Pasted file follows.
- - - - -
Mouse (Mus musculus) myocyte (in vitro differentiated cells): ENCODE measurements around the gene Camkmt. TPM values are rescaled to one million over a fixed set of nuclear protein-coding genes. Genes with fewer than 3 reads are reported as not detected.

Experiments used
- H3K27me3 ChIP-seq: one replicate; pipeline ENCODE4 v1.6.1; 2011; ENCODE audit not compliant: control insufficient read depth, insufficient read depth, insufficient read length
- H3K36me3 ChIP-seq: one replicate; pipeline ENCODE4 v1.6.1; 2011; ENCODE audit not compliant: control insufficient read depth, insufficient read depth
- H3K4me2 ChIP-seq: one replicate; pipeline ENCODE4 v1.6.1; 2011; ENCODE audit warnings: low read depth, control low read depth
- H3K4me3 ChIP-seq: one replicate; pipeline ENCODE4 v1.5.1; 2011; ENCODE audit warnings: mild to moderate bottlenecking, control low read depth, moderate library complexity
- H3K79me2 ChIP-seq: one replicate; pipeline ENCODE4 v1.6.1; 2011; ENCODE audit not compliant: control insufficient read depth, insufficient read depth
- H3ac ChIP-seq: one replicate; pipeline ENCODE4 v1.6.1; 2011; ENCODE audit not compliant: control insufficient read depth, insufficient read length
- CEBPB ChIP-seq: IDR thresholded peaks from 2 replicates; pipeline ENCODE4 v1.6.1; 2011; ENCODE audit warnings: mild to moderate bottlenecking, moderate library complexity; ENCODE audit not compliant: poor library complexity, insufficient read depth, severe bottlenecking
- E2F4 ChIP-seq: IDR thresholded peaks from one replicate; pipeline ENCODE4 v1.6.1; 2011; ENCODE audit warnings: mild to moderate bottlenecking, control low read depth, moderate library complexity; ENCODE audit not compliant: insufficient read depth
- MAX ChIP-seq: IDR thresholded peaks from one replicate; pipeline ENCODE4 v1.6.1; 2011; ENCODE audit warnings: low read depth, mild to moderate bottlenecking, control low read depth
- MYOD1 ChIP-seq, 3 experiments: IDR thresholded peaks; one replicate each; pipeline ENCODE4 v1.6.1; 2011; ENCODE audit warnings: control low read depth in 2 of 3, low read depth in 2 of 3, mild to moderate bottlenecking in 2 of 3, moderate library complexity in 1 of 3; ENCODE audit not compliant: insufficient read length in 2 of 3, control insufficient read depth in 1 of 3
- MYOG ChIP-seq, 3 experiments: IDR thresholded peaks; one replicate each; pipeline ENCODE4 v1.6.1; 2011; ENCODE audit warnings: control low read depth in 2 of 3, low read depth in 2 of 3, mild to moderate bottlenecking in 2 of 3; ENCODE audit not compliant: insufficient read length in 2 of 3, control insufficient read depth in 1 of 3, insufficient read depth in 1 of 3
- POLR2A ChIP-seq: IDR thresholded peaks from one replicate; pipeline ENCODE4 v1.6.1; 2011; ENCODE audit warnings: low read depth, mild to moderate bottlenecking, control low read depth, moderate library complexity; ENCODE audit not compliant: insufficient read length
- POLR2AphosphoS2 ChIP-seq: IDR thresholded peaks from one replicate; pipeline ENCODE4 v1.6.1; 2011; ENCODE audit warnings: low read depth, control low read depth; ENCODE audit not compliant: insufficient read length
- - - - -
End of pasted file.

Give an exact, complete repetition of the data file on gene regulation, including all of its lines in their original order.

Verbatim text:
Mouse (Mus musculus) myocyte (in vitro differentiated cells): ENCODE measurements around the gene Camkmt. TPM values are rescaled to one million over a fixed set of nuclear protein-coding genes. Genes with fewer than 3 reads are reported as not detected.

Experiments used
- H3K27me3 ChIP-seq: one replicate; pipeline ENCODE4 v1.6.1; 2011; ENCODE audit not compliant: control insufficient read depth, insufficient read depth, insufficient read length
- H3K36me3 ChIP-seq: one replicate; pipeline ENCODE4 v1.6.1; 2011; ENCODE audit not compliant: control insufficient read depth, insufficient read depth
- H3K4me2 ChIP-seq: one replicate; pipeline ENCODE4 v1.6.1; 2011; ENCODE audit warnings: low read depth, control low read depth
- H3K4me3 ChIP-seq: one replicate; pipeline ENCODE4 v1.5.1; 2011; ENCODE audit warnings: mild to moderate bottlenecking, control low read depth, moderate library complexity
- H3K79me2 ChIP-seq: one replicate; pipeline ENCODE4 v1.6.1; 2011; ENCODE audit not compliant: control insufficient read depth, insufficient read depth
- H3ac ChIP-seq: one replicate; pipeline ENCODE4 v1.6.1; 2011; ENCODE audit not compliant: control insufficient read depth, insufficient read length
- CEBPB ChIP-seq: IDR thresholded peaks from 2 replicates; pipeline ENCODE4 v1.6.1; 2011; ENCODE audit warnings: mild to moderate bottlenecking, moderate library complexity; ENCODE audit not compliant: poor library complexity, insufficient read depth, severe bottlenecking
- E2F4 ChIP-seq: IDR thresholded peaks from one replicate; pipeline ENCODE4 v1.6.1; 2011; ENCODE audit warnings: mild to moderate bottlenecking, control low read depth, moderate library complexity; ENCODE audit not compliant: insufficient read depth
- MAX ChIP-seq: IDR thresholded peaks from one replicate; pipeline ENCODE4 v1.6.1; 2011; ENCODE audit warnings: low read depth, mild to moderate bottlenecking, control low read depth
- MYOD1 ChIP-seq, 3 experiments: IDR thresholded peaks; one replicate each; pipeline ENCODE4 v1.6.1; 2011; ENCODE audit warnings: control low read depth in 2 of 3, low read depth in 2 of 3, mild to moderate bottlenecking in 2 of 3, moderate library complexity in 1 of 3; ENCODE audit not compliant: insufficient read length in 2 of 3, control insufficient read depth in 1 of 3
- MYOG ChIP-seq, 3 experiments: IDR thresholded peaks; one replicate each; pipeline ENCODE4 v1.6.1; 2011; ENCODE audit warnings: control low read depth in 2 of 3, low read depth in 2 of 3, mild to moderate bottlenecking in 2 of 3; ENCODE audit not compliant: insufficient read length in 2 of 3, control insufficient read depth in 1 of 3, insufficient read depth in 1 of 3
- POLR2A ChIP-seq: IDR thresholded peaks from one replicate; pipeline ENCODE4 v1.6.1; 2011; ENCODE audit warnings: low read depth, mild to moderate bottlenecking, control low read depth, moderate library complexity; ENCODE audit not compliant: insufficient read length
- POLR2AphosphoS2 ChIP-seq: IDR thresholded peaks from one replicate; pipeline ENCODE4 v1.6.1; 2011; ENCODE audit warnings: low read depth, control low read depth; ENCODE audit not compliant: insufficient read length